DOVER, Del. — Jimmie Johnson raced his way to another routine romp at Dover International Speedway.
He followed last week’s victory in the Coca-Cola 600 with another sensational run at Dover in the FedEx 400 presented by Autism Speaks on Sunday, extending his track victory record to nine. Johnson was the class of the field in a race red-flagged for 22 minutes because of a pothole in the concrete track.
Johnson led 272 of 400 laps, and won consecutive races for the 13th time. The six-time Cup champion swept Dover in 2002 and 2009 and won races in 2005, 2010, 2012 and 2013.
“For sure, when you come to Dover, it’s always the 48,” said Matt Kenseth, who finished behind Brad Keselowski and just ahead of Clint Bowyer and Denny Hamlin. “We’ve got to figure out how to get ahead of him.”
Johnson’s checkered flag celebrations at Dover have seemingly become a rite of the NASCAR season. He became Dover’s career leader in laps led when he hit the 2,802 mark, and again stamped himself as contender for a series-tying seventh championship.
“It’s amazing that we can stay on top of things here with the different generation car, different rules, different tires,” Johnson said. “This place just fits my style and (crew chief) Chad Knaus’ style.”
Johnson never left any doubt his No. 48 Chevrolet was the car to beat, the only drama coming when the race was stopped 160 laps into the race after Ryan Newman’s car pulled up chunks of the track that kicked back and damaged Jamie McMurray’s car. More pieces of the track flew up and cracked a window on the pedestrian crossover bridge.
NASCAR officials and safety crews went to work on the potholes and applied a quick-drying concrete mix.
Kevin Harvick’s lead at the red flag evaporated because of a flat tire not long after racing resumed and he fell two laps behind Johnson. Harvick eventually finished 17th.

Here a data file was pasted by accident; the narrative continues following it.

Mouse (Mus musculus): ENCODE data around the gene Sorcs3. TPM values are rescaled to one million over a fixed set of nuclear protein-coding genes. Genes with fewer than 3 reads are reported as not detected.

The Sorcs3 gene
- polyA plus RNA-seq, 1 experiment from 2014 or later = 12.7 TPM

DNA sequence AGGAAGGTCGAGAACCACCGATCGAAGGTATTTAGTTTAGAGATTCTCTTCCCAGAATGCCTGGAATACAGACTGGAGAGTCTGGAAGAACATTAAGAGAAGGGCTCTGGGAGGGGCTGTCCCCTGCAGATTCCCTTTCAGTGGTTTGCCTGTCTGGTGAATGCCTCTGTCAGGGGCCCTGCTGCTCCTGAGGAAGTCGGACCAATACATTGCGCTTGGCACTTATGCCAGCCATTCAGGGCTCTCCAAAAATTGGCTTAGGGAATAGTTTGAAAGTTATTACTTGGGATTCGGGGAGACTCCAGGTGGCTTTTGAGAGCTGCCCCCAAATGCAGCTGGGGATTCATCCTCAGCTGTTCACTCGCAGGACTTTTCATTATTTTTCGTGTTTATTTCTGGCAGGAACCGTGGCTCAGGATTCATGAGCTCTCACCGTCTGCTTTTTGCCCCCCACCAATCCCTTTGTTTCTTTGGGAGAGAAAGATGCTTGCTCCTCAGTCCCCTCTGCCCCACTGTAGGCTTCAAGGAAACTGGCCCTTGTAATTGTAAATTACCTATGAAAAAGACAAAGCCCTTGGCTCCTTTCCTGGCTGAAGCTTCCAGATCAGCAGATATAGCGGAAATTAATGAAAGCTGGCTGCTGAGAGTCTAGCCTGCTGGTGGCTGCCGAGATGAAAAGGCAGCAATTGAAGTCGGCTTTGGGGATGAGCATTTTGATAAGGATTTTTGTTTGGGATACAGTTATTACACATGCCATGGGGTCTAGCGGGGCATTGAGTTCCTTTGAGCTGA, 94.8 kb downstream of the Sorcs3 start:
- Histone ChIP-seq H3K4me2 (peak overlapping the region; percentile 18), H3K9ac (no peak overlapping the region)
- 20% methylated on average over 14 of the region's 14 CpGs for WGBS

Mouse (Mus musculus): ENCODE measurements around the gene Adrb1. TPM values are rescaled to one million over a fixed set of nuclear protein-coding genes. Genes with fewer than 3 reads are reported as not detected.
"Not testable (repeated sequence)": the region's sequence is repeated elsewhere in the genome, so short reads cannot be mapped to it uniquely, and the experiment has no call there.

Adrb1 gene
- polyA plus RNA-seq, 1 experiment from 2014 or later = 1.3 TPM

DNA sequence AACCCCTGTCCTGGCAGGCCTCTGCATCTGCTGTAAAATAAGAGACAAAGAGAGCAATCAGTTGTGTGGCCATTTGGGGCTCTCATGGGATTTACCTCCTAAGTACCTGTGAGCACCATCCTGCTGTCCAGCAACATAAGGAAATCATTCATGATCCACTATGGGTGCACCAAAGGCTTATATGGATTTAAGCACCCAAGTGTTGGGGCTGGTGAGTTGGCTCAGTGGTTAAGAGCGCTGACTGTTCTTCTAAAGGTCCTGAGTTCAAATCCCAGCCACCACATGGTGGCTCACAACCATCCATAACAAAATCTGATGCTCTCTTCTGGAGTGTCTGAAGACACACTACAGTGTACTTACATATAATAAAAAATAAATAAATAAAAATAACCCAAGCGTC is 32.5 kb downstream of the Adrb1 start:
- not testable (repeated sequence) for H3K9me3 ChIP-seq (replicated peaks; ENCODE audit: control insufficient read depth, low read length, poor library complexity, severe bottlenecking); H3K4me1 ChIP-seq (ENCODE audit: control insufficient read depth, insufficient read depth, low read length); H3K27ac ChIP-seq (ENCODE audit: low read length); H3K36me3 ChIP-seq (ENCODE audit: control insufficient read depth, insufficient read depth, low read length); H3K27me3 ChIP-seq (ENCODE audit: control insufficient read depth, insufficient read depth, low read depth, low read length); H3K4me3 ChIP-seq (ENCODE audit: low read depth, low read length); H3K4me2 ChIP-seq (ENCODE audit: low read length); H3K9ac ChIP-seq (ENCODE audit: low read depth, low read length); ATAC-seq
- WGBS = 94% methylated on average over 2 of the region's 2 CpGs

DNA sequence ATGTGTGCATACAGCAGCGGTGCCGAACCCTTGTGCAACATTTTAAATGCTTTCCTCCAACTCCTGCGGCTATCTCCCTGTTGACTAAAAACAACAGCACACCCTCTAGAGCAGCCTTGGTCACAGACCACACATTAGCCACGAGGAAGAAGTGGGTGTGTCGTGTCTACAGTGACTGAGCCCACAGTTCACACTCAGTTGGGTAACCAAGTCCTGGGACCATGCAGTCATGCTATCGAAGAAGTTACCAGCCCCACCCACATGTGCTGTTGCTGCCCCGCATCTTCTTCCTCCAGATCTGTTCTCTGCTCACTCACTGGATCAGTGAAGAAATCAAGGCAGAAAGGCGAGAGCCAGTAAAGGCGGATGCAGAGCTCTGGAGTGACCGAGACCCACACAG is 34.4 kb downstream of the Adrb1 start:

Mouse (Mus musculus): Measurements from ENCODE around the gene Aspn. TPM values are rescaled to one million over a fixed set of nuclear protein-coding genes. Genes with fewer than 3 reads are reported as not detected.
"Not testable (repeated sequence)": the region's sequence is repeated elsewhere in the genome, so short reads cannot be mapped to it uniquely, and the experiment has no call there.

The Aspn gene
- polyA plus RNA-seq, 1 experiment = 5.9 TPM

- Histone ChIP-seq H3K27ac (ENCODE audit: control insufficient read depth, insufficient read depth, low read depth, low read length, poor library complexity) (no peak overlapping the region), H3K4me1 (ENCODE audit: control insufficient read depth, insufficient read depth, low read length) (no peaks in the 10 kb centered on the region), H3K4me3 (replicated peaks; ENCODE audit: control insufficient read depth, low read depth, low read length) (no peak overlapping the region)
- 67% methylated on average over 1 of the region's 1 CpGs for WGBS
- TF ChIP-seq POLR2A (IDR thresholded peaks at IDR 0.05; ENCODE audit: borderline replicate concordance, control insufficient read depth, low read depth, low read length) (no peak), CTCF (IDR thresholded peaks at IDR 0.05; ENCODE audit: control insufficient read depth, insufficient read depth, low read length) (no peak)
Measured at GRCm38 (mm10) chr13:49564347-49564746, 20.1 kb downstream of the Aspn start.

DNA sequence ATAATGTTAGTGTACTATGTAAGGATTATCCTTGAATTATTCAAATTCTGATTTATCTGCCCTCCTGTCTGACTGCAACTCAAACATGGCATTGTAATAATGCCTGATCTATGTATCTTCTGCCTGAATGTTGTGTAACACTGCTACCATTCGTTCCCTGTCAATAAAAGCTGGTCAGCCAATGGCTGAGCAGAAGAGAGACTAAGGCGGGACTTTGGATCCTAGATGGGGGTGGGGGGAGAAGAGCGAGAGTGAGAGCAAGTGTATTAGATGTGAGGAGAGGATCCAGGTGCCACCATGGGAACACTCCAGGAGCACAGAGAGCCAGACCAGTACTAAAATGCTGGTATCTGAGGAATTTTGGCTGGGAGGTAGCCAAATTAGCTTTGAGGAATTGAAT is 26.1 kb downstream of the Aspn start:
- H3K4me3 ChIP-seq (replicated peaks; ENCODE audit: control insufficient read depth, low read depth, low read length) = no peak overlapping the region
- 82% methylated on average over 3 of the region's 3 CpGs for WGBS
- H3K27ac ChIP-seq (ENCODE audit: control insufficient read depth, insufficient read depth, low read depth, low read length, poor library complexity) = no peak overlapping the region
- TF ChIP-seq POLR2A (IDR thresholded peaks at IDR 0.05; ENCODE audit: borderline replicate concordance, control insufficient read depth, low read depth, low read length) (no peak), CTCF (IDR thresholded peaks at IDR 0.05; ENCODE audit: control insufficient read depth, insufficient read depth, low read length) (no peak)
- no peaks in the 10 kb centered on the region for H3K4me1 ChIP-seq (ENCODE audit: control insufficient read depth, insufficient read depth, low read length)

Kyle Busch, who won the Truck Series race Friday and the Nationwide race Saturday, led the first 81 laps Sunday before Johnson passed him. Busch’s bid for a tripleheader sweep at Dover would soon end when the No. 18 Toyota slammed into the outside wall. Bowyer moved into Busch’s line, which caused him to wreck 124 laps into the race.
DETROIT — Helio Castroneves easily won the second Detroit Grand Prix race of the weekend, finishing 1.6836 seconds ahead of Penske Racing teammate Will Power. The Brazilian has 29 IndyCar victories, tying Rick Mears for 11th on the career list.
Castroneves’ lead was so large that when he made his final pit stop on Lap 49 he still was ahead when he got back on the track. The competition got closer after cautions led to restarts with seven and three laps left, but Castroneves could not be caught.
Power won Saturday and played a big part in a sloppy start Sunday.
He was penalized for avoidable contact on the opening lap, failing to turn right and causing Josef Newgarden to hit him from behind to trigger a three-car crash. That led to the first of two cautions within the first ten laps after a false start briefly delayed the start.
Despite a drive-through penalty, Power pulled into contention later in the race with aggressive moves.
Indy 500 winner Ryan Hunter-Reay, meanwhile, had a poor ending to a rough weekend after the biggest win of his career.
He started 21st in the 22-car field on Saturday and Sunday because of crashes. Hunter-Reay ended the first race by crashing on the final lap and the second one did not last as long due to an electrical problem knocking him out after 61 laps.
ENGLISHTOWN, N.J. — Richie Crampton raced to his first career Top Fuel victory in the NHRA Summernationals, becoming the 100th category winner in NHRA history.
Crampton, making his ninth career start, powered his Morgan Lucas Racing-owned dragster to a 3.819-second pass at 320.51 mph to beat points leader Doug Kalitta at Old Bridge Township Raceway Park.
Cruz Pedregon won in Funny Car, Jeg Coughlin in Pro Stock and Andrew Hines in Pro Stock Motorcycle.